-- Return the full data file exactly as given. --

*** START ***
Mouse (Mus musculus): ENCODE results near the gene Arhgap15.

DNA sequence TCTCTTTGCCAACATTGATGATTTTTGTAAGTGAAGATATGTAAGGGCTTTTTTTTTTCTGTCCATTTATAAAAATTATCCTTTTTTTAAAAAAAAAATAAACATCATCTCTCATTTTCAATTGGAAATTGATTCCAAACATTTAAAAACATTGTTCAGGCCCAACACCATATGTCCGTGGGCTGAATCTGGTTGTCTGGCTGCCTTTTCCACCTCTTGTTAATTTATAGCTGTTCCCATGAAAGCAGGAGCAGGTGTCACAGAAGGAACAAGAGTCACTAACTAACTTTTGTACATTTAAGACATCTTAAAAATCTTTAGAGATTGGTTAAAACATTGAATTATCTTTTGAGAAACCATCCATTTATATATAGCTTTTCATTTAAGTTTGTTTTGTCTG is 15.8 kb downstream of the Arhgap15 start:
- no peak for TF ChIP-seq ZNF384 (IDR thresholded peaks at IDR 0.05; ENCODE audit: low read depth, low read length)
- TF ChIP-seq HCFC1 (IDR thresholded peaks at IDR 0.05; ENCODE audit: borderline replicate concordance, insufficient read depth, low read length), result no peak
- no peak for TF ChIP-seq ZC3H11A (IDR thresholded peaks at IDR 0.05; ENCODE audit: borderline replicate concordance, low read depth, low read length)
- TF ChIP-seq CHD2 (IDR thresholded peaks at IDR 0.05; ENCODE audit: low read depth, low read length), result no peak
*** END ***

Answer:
Mouse (Mus musculus): ENCODE results near the gene Arhgap15.

DNA sequence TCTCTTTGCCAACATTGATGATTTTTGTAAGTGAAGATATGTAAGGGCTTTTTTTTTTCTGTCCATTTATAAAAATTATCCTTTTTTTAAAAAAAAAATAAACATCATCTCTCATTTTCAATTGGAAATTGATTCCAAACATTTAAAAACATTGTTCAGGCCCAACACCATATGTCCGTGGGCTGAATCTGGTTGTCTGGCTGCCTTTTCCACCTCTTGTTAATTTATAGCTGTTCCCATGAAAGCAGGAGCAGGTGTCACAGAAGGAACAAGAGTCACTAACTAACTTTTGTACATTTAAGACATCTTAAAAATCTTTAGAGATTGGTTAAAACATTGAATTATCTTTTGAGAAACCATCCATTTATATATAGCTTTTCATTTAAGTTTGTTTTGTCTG is 15.8 kb downstream of the Arhgap15 start:
- no peak for TF ChIP-seq ZNF384 (IDR thresholded peaks at IDR 0.05; ENCODE audit: low read depth, low read length)
- TF ChIP-seq HCFC1 (IDR thresholded peaks at IDR 0.05; ENCODE audit: borderline replicate concordance, insufficient read depth, low read length), result no peak
- no peak for TF ChIP-seq ZC3H11A (IDR thresholded peaks at IDR 0.05; ENCODE audit: borderline replicate concordance, low read depth, low read length)
- TF ChIP-seq CHD2 (IDR thresholded peaks at IDR 0.05; ENCODE audit: low read depth, low read length), result no peak